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Re: QI: TPF

Postby Sister Jennifer » Fri Apr 13, 2012 12:15 am

Quatermass wrote:But a Quite Interesting fact about him was that he once resolved to sample every drug listed in the Pharmacopoeia. He stopped after he reached C, and specifically, Castor Oil. I think you can guess why.


He went a bit potty?

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Re: QI: TPF

Postby Quatermass » Fri Apr 13, 2012 4:37 am

Oi, mine hasn't finished yet.

But the egg came about before the chicken evolved. :P
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Re: QI: TPF

Postby Dotsie » Fri Apr 13, 2012 12:35 pm

Quatermass wrote: William James Herschel, who is the grandson of the discoverer of Uranus.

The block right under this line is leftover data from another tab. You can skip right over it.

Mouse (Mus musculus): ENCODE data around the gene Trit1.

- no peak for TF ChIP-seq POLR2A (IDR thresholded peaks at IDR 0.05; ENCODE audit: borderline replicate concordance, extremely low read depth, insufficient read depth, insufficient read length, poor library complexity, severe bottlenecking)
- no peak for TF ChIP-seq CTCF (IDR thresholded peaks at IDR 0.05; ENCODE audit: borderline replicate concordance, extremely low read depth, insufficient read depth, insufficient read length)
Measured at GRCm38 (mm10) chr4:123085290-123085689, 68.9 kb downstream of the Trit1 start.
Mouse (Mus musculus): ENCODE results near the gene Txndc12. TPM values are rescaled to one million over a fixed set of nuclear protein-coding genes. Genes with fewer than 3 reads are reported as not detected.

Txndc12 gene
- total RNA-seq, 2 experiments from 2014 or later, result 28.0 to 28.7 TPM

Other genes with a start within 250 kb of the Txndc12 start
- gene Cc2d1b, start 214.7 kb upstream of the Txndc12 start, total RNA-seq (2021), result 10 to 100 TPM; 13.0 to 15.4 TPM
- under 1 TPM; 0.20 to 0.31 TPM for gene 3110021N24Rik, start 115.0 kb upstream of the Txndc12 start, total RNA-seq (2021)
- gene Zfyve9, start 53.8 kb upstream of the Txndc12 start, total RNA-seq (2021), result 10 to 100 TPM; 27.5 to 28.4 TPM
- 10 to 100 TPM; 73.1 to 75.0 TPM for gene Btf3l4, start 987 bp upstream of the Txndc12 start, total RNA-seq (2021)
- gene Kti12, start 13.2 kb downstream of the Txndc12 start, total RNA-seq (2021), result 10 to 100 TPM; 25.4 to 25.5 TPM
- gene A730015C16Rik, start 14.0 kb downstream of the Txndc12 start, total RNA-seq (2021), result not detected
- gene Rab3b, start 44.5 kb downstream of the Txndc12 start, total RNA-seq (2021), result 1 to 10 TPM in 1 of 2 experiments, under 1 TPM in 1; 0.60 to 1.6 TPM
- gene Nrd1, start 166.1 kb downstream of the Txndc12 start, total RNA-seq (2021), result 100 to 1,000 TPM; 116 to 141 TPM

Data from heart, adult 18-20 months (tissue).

*Klaxons* for you! Loads of people saw Uranus before Herschel did, but Herschel was the first person to present his findings to the Royal Society - just being a clever pants in those days wasn't enough, you had to trek over to the UK and tell the other clever pants about it (provided of course that they'd let you, and that you weren't objectionable e.g. poor, or a woman). And, he didn't even think it was a planet! He thought it was either a star or a comet. Thicky. So, the first person to realise that the thing in the sky that loads of people had seen already was in fact a planet, was Anders Johan Lexell. It was named by Johann Elert Bode. Herschel was credited because of the Royal Society presentation, and he wanted to call it George! :roll:

OK, I like to make sure that credit goes where it's due ;) No idea about the fingerprint thingy. And I absolutely agree about the egg.